Maharaja Gulab Singh: The Architect of a Dismantled Empire

"By his astute wisdom and diplomacy, Gulab Singh, honourably regained the lost Jammu Raj of his ancestors, from the same Emperor, who had made it a part of the Sikh empire militarily in 1808. The story does not end there...."

Maharaja Gulab Singh: The Architect of a Dismantled Empire

Gulab Singh was born on 21 October 1792 to Mian Kishore Singh, a Jagirdar of Anderwah near Samailpur of Samba district. At the tender age of 16, he distinguished himself in the ‘Battle of Gumat’. He led young Dogras and blunted the successes of the Sikh Army. Impressed by his swordsmanship, Sardar Hukam Singh, the invading Sikh Chief, narrated the story of his prowess to Maharaja Ranjit Singh for which the emperor rewarded him by appointing him as a cavalryman.

Later as a General, he commanded the same army which he fought against in the Battle of Gumat. Within 12/13 years, Emperor of Punjab anointed him as Raja of Jammu on 17 June 1822 at Jeo Pota Akhnoor. From Jammu as a steppingstone, hebecome a legendary architect of a vast empire of his own in North India.

The first half of 19thcentury had witnessed the fall of Marathas, Gurkhas and Mughals whilst battling the supremacy of the British. At this time Sikhs gained tremendous power in Lahore and made Punjab an impregnable fortress. Ironically, the downfall of the Sikhs was as swift as its rise. By 1846 the Sikhs were no more the ruler of Punjab. From among the remaining, rose a soldier warrior who shaped the destiny of the sub-continent.

The State of Jammu & Kashmir, now Union Territory (UT), was a unique creation of the first half of the nineteenth century by the Dogra Chieftain Gulab Singh. From Jammu as a foothold, he rapidly proceeded to build up an empire, by conquering Ladakh in 1830s, Gilgit-Baltistan in 1840s and Western Tibet in 1841.

It spanned over 86 thousand sq miles, largest in India, which his descendants ruled for a century. His empire touched the borders of Tibet, China, Central Asian Republics, and the North Western Frontier Provinces (NWFP). He is the only ruler who extended Indian boundaries up to Karakoram and Central Asia (his son extended it to Aksai Chin across Karakoram).

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It provided great strategic depth to Delhi. His empire was surrounded by nearly half the world population and hence became a trade corridor of the world. While the other renowned Indian rulers such as Maharana Partap and Shivaji are known to have fought their adversaries bravely to defend their bastion, it was Maharaja Gulab Singh who extended the boundary of his empire outwards. This is what he means most to India even today, but the nation doesn’t seem to be aware of it.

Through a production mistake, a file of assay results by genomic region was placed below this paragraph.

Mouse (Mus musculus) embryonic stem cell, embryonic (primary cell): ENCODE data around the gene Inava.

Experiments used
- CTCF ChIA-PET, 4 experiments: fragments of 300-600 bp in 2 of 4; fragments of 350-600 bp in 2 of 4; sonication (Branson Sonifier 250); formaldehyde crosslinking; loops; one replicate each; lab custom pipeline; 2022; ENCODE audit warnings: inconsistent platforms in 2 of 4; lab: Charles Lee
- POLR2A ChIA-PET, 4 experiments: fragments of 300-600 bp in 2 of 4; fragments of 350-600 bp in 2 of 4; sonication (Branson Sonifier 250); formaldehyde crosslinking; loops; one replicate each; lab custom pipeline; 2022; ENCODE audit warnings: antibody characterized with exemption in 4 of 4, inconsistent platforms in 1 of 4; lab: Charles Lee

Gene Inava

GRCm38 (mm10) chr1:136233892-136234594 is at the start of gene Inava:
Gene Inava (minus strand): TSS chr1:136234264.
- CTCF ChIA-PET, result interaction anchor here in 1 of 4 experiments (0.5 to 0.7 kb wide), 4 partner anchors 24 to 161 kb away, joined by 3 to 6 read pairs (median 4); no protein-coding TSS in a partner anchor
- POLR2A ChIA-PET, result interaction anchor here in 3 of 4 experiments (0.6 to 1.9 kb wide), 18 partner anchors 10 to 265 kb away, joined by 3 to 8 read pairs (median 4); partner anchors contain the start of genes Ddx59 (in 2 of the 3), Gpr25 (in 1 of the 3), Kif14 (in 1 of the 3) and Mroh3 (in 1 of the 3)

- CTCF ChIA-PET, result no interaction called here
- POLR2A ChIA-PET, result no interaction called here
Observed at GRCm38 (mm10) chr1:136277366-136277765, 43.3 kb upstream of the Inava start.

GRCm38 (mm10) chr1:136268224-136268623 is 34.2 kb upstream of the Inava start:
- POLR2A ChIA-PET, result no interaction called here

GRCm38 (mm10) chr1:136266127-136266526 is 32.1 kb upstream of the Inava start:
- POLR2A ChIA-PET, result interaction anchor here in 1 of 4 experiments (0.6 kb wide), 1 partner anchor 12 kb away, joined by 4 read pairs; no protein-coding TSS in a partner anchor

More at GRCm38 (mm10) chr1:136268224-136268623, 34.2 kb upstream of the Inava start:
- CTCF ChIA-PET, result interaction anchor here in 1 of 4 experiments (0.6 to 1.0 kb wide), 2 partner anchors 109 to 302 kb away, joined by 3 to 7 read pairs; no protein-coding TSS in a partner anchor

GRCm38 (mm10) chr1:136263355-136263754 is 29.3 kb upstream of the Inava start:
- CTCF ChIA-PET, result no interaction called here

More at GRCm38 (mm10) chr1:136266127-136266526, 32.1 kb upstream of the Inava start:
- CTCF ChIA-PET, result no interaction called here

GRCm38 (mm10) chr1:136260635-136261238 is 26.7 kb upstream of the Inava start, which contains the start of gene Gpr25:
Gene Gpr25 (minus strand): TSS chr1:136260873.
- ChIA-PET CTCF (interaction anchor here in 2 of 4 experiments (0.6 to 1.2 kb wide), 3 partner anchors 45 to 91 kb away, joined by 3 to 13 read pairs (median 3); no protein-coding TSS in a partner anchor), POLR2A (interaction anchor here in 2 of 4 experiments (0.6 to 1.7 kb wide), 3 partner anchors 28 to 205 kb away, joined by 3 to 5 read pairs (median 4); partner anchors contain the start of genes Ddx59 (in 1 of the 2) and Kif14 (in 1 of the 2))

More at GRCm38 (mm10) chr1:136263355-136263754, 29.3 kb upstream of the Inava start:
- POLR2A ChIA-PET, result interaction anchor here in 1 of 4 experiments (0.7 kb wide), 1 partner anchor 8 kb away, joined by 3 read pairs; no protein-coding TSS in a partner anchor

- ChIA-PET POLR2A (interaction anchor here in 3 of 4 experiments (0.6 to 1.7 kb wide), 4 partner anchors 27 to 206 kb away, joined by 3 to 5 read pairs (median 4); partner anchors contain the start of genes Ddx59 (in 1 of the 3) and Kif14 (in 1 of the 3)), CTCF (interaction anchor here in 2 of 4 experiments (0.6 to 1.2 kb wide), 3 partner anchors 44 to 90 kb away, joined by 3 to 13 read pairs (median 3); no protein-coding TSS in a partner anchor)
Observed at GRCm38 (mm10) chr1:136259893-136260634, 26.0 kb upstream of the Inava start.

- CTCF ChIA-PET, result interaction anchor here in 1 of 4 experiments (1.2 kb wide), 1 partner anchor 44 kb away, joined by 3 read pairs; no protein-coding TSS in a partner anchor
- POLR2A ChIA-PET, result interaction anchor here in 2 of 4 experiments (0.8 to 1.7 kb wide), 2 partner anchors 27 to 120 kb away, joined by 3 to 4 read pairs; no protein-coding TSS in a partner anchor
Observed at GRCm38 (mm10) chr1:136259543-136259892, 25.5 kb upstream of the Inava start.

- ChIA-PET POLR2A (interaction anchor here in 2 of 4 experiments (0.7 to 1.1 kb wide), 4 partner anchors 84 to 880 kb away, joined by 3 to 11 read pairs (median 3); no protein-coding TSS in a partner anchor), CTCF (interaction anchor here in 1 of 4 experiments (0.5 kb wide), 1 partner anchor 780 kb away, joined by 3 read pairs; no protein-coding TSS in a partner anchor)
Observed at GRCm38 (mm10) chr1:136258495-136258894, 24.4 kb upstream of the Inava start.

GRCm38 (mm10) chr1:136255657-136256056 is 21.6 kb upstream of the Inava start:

He was a descendent of one of the most famous Dogra clans, which ruled Jammu in the 18th century during the decline of Mughal rule. His grandfather, Mian Zorawar Singh, was son of Mian Surat Dev, the younger brother of Raja-e-Rajgan Ranjit Dev who ruled Jammu and Sialkot from 1728 to 1780. Mian Mota, who was Wazir-e-Azam of Raja Jit Singh of Jammu, was elder brother of Mian Zorawar Singh. Gulab Singh was brought up under Main Mota’s care in Mubarak Mandi Palaces where he learnt soldiery, diplomacy, and courtier ship.

That is how he became the most trusted military commander and strategist of Emperor Ranjit Singh. On no occasion, till death, did Maharaja Ranjit Singh ever have any occasion or reason to regret his dependence on a Dogra General in all the military campaigns he undertook to enlarge the Sikh empire right up to Kabul and Kandhar. Now, look at the other side of the story.

By his astute wisdom and diplomacy, Gulab Singh, honourably regained the lost Jammu Raj of his ancestors, from the same Emperor, who had made it a part of the Sikh empire militarily in 1808. The story doesn’t end there. Once firm in Jammu, he goes on adding to the Jammu Raj to ultimately create the vast empire of Jammu & Kashmir. Therefore, the political history of Jammu and Kashmir is the biography of one man i.e. Maharaja Gulab Singh.

"If it were not the conquests of Maharaja Gulab Singh to the North, Indo-Pak & Sino-Indo borders probably would have been settled along River Chenab, if not Ravi, at the time of partition. Hence Indian nation owes a lot to him."
Kashmir Valley; File Photo

In 1846, because of his neutrality during the first Anglo-Sikh War, Raja Gulab Singh was granted full control over Kashmir. Kashmir had been conquered by the Sikhs from Afghans rulers in 1819. After the defeat in the Anglo-Sikh War, Sikhs ceded Kashmir to the British against war indemnity. Governor Henry Hardinge was reluctant to stretch British direct rule into what was then an extremely exposed flank. He immediately transferred it to the ruler of Jammu through the Treaty of Amritsar of 16 March 1846 for a sum of Rs 75 lakh.